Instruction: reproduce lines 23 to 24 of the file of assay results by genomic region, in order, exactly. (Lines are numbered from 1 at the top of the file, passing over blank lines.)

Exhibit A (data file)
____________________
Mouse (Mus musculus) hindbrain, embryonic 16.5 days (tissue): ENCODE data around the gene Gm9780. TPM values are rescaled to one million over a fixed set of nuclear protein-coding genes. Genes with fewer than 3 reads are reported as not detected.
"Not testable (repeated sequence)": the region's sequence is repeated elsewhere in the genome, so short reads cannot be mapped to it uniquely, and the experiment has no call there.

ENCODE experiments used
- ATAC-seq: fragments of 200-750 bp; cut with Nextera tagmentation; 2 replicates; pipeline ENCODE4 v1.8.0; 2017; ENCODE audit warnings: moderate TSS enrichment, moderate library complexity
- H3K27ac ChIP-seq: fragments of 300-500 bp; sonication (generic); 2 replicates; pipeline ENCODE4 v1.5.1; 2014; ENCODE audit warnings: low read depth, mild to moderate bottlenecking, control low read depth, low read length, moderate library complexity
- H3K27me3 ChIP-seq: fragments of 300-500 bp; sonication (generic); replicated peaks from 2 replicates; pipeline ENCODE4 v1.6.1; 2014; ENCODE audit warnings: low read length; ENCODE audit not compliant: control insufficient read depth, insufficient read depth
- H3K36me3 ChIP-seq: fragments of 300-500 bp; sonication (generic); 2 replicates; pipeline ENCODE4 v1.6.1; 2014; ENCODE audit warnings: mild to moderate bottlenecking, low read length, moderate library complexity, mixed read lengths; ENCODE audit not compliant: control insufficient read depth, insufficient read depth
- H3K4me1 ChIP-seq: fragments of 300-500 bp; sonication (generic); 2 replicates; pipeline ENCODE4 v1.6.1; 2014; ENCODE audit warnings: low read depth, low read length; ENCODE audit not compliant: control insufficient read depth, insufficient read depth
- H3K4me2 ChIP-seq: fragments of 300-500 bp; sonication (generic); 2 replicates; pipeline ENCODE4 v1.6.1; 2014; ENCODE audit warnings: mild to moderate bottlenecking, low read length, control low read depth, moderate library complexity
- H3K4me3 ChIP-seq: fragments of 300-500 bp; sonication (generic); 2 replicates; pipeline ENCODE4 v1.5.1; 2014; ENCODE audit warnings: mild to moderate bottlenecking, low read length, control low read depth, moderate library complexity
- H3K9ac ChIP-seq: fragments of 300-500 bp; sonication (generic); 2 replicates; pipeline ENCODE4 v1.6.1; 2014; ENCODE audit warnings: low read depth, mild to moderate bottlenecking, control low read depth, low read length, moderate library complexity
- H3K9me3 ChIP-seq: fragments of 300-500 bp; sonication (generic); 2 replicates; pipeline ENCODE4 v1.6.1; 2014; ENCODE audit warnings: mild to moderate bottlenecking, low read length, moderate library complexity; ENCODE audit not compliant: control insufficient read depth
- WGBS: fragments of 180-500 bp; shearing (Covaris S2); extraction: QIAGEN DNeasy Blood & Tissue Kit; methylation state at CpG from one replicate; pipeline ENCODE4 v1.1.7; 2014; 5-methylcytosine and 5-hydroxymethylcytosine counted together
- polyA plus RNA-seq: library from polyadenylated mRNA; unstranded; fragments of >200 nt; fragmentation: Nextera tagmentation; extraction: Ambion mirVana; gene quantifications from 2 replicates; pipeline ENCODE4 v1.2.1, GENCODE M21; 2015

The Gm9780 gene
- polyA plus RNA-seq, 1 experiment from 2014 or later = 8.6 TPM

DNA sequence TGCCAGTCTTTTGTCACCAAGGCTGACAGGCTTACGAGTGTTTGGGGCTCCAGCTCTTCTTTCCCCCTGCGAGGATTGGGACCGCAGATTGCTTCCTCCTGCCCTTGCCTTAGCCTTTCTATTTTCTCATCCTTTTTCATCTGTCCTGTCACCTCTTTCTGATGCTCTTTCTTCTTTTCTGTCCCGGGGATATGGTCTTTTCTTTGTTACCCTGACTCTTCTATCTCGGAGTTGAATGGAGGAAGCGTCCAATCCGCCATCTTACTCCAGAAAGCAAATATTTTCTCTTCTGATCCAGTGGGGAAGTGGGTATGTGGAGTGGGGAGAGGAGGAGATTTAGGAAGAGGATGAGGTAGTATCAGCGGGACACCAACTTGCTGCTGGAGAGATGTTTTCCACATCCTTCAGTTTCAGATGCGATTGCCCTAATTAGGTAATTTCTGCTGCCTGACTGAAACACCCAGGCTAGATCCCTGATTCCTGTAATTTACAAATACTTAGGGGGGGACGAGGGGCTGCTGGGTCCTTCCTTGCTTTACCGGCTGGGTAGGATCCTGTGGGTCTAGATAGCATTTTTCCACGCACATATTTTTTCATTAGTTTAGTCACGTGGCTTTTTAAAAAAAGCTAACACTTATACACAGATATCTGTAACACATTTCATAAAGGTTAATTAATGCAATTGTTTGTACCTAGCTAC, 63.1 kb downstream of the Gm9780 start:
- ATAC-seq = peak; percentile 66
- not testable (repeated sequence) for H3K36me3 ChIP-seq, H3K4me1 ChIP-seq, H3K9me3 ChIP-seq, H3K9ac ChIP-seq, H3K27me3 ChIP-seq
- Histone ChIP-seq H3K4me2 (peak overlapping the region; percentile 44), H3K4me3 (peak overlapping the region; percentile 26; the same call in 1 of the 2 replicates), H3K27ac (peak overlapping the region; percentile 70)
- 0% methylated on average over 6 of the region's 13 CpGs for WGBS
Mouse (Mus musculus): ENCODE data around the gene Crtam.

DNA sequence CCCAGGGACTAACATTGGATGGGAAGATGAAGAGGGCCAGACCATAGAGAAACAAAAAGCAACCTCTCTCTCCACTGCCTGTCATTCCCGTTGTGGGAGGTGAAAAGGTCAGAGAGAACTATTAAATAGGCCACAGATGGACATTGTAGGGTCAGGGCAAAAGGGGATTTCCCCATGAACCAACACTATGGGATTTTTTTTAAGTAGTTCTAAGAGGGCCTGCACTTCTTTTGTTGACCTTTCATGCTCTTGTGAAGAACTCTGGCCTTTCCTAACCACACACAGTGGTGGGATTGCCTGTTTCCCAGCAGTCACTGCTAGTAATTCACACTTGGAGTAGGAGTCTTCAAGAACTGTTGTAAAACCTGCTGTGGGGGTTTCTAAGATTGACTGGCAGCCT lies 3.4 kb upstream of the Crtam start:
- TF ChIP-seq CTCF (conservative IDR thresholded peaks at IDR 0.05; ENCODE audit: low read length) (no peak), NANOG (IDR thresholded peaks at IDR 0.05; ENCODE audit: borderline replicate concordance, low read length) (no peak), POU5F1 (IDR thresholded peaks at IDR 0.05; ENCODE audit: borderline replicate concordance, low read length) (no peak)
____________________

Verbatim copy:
DNA sequence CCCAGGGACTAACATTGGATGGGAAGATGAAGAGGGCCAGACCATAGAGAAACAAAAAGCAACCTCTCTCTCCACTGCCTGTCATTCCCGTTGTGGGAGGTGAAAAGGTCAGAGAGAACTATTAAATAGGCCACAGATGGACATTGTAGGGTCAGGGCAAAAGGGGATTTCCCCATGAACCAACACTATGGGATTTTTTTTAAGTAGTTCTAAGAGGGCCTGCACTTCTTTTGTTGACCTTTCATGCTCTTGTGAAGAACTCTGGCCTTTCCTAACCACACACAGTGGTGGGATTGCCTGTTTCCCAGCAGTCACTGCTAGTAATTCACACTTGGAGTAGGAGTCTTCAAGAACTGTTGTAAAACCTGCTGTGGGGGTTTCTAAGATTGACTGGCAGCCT lies 3.4 kb upstream of the Crtam start:
- TF ChIP-seq CTCF (conservative IDR thresholded peaks at IDR 0.05; ENCODE audit: low read length) (no peak), NANOG (IDR thresholded peaks at IDR 0.05; ENCODE audit: borderline replicate concordance, low read length) (no peak), POU5F1 (IDR thresholded peaks at IDR 0.05; ENCODE audit: borderline replicate concordance, low read length) (no peak)